- If your relative is awarded attendance allowance, at either rate, and has a carer, that person may be entitled to claim Carer's allowance.
How to apply for attendance allowance
You can apply by filling out the AA1A attendance allowance application form compiled by the Department for Work & Pensions (DWP).
By phone: call the attendance allowance helpline (Monday to Friday 8am to 6pm) on 0345 605 6055 to request a claim form. You can also use the 0845 code to call this number, though you may be charged more for the call. Check with your phone company which code is cheaper for you.
Online: download and print a paper copy of the form here or fill out an interactive copy online here. It's worth noting that this is a long form and will take some time to fill in. The interactive form only means that you can fill it in online; once it's completed, it needs to be printed, signed and sent to the address at the top of the form. See also our advice below for filling in the attendance allowance form.
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Terminal illness: special rules
If your relative has a terminal illness, and is not expected to live longer than six months, there are ‘special rules’ (see below) to ensure that they can get attendance allowance more quickly than the usual 40 working days to process the claim. Claims made under these rules should be handled within 8 working days.
If applying for ‘special rules’, you must include a DS1500 form with the attendance allowance application. These forms can only be completed by a GP or consultant. You can apply for attendance allowance under 'special rules' on behalf of your relative without their permission. The letter about the money awarded won’t mention ‘special rules’.
How to fill in the attendance allowance claim form
Some people miss out on attendance allowance because they're put off by the claims process. The form is pretty long – and the answers you give are very important – but our tips should increase your chances of making a successful claim. Despite its reputation of being difficult to fill in, there is lots of guidance on the form and plenty of examples of the sort of information the DWP is looking for.
Before filling in the form
Gather together these pieces of information relating to your relative:
- Their National Insurance number
- The name of their GP and the surgery's address
- Details of medication
- Details of anyone your relative has seen about their illnesses or disabilities in the last 12 months, apart from their GP
- Their hospital record number (if there is one)
- Name, address and dates of stay in a hospital, care home or similar place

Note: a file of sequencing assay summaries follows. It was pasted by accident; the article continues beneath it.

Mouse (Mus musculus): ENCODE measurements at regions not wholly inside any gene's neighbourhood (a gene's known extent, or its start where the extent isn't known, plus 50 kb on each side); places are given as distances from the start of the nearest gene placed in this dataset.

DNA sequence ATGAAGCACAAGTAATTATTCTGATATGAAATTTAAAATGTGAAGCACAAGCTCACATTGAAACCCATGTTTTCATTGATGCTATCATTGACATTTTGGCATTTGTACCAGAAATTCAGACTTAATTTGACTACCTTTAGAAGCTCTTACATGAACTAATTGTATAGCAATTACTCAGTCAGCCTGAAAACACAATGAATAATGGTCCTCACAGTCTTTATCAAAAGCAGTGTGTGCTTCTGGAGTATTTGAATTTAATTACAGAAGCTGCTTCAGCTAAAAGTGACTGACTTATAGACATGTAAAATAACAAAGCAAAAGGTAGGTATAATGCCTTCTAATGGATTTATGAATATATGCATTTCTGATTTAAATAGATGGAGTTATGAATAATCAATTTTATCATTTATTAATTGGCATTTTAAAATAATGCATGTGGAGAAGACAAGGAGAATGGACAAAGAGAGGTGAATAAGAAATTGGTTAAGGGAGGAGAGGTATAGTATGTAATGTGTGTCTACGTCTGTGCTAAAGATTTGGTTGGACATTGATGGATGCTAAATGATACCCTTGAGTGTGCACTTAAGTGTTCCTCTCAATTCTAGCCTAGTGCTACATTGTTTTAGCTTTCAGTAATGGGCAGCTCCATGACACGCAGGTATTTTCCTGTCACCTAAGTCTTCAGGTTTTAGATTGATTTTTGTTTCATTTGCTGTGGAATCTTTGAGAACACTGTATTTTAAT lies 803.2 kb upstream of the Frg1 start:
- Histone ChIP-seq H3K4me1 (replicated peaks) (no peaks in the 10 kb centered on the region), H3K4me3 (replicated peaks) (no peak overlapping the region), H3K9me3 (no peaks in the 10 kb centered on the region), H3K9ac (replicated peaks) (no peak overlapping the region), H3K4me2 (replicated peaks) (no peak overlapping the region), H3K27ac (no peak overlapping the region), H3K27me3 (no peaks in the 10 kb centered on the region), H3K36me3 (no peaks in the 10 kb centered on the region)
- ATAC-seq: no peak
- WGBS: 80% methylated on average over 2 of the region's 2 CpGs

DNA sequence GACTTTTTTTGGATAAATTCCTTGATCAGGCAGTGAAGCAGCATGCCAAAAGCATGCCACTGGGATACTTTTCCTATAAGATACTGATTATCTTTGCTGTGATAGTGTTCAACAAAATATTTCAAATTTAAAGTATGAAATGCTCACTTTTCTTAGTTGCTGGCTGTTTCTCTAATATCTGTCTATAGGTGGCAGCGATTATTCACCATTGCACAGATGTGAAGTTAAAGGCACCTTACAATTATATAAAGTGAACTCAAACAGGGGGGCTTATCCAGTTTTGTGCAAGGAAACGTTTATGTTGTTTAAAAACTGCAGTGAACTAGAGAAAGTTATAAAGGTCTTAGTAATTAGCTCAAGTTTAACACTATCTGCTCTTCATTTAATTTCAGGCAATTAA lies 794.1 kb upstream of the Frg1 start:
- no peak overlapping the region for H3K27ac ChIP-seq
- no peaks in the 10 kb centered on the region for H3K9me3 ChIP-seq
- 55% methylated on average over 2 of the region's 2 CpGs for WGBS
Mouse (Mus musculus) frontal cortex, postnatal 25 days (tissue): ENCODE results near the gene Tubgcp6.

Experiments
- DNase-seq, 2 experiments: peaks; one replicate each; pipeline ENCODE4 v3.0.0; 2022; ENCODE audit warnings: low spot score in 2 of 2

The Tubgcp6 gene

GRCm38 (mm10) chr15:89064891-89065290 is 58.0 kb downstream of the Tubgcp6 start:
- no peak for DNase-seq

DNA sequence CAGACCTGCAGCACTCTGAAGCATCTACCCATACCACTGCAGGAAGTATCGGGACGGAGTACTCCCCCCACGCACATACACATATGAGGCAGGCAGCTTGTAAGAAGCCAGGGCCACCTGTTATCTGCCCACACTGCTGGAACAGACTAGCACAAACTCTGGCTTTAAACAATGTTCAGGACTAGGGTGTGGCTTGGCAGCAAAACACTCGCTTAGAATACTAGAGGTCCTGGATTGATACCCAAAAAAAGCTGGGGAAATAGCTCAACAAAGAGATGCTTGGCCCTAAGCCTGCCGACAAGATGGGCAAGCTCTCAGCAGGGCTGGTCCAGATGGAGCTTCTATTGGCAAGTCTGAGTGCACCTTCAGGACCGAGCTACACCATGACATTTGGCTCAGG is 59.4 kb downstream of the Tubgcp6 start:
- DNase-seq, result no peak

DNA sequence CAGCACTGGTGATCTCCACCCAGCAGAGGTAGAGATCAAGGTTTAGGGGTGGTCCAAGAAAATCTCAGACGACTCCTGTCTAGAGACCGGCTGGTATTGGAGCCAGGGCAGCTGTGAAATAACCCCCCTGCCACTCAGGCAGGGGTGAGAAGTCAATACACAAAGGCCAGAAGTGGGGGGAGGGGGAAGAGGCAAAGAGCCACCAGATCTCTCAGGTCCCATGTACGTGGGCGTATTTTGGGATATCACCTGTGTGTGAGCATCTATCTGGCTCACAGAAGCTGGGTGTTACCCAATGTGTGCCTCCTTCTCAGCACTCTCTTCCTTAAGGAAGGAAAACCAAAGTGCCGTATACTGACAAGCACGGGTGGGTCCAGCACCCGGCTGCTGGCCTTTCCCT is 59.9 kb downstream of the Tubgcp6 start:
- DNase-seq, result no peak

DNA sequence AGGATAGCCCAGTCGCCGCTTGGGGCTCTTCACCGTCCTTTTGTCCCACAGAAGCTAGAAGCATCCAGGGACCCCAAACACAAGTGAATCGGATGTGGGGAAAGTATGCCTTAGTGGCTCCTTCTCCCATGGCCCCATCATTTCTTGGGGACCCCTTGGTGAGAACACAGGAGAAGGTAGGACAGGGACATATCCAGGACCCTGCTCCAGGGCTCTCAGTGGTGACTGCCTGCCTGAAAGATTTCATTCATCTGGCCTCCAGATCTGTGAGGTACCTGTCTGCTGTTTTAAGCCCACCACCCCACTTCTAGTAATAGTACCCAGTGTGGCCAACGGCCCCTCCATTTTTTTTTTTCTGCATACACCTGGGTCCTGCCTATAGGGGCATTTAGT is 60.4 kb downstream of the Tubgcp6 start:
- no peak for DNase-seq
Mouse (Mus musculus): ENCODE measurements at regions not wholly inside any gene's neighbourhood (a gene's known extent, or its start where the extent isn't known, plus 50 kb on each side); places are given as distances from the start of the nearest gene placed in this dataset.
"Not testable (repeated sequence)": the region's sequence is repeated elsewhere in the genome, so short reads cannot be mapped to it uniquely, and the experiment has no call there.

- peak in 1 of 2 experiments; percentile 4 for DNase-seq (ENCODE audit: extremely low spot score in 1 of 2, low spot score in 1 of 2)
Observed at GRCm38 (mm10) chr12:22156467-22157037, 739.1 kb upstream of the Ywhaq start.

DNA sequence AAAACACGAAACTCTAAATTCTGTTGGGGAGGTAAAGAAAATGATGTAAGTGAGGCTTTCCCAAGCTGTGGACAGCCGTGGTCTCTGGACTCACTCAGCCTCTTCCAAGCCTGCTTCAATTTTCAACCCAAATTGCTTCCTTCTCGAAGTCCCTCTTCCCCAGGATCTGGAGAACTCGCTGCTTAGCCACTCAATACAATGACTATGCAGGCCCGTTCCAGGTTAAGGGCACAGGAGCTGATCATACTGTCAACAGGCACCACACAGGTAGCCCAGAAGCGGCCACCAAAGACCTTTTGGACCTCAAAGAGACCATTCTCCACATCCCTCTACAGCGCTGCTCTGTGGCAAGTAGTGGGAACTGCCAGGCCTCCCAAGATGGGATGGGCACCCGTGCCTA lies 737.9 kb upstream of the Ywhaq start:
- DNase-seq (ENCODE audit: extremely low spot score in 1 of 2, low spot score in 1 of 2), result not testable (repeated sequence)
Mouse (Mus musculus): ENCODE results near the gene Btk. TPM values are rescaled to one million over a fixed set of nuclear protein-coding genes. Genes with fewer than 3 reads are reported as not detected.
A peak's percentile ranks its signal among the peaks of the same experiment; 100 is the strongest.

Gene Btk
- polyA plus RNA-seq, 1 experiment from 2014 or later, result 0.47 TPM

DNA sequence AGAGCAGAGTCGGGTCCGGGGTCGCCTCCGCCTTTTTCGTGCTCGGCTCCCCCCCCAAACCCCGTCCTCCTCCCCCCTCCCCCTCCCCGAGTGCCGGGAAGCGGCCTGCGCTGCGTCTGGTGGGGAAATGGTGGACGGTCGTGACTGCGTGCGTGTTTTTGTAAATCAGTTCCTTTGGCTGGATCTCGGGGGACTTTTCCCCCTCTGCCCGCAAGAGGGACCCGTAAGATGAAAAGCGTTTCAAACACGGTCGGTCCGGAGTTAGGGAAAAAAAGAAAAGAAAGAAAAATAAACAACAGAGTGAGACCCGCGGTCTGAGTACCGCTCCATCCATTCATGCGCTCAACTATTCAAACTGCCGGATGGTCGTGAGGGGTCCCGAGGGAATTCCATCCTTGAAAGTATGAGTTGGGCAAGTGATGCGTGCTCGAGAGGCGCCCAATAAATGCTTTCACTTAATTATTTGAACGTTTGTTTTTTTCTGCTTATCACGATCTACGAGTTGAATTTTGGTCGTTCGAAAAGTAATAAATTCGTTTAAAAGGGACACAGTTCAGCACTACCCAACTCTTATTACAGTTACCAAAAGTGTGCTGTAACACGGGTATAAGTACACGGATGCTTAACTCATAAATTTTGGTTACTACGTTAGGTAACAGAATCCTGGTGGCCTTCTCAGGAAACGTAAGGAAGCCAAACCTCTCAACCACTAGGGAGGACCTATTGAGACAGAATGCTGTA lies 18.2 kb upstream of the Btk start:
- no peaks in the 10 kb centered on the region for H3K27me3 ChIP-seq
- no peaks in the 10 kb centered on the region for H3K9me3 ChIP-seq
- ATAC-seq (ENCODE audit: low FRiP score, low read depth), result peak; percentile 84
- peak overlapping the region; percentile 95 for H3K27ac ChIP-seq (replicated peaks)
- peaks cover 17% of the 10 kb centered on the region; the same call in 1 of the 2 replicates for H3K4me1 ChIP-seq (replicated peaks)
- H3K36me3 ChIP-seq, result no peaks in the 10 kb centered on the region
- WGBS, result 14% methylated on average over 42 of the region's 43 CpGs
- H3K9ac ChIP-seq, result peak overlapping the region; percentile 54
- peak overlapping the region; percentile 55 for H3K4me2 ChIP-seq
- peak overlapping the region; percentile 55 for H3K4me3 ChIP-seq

Before you put pen to paper or apply online, sit down with your relative to think about your answers. attendance allowance is not based on what illnesses or disabilities someone has, but on how their daily life is affected by their health. Preparation is key.
It’s very important that you give details of everything that your relative struggles with. Think about all the little daily tasks that they might have difficulty with: getting up from the toilet; preparing food; getting dressed; getting around indoors; or taking a bath safely (see 'Top 10 tips' checklist below for more tips). Give as much detail as you can in each section, with examples. Don’t worry about repeating yourself. It’s better to say something twice than not at all.
Top 10 tips for completing the attendance allowance form
1. If you're intending to fill in the online version of the form, you will also need to open the printable claim form (see GOV.UK in helpful organisations) as the notes for filling in the attendance allowance form are provided on this version. The notes can be printed separately if that helps you.
2. Attendance allowance packs are available in large print or braille. Likewise, interpreters can be organised. For help with these matters, call the attendance allowance helpline. If you have speech or hearing difficulties, you can contact the attendance allowance Service Centre by calling 0345 605 6055 or by textphone on 0845 604 5312.
3. Don't worry about making a mistake on the form. It's OK to cross something out.
4. When completing the form, don’t underestimate your relative’s needs. Be realistic and note the amount of help needed on bad days, as well as on good ones. It can be a good idea to keep a diary for a few days before completing the form, so you don’t forget any tasks that your relative might need help with. Things to think about when completing a claim form include:
- Washing: does your relative need help getting in and out of the bath or shower, washing their hair or shaving?
- Going to the toilet: does your relative need help going to the toilet during the day or night? Do they suffer from incontinence? Might they need help with changing beds?
- Getting dressed or undressed: does your relative need help with this?
- Mealtimes: does your relative need any help with eating or drinking? Do they have difficulty operating the oven, opening cans or doing other things in the kitchen?
- Medical treatment: do they understand which medication to take when? Can they operate medical devices (such as a hearing aid) or safely manage any illnesses (such as diabetes) by themselves?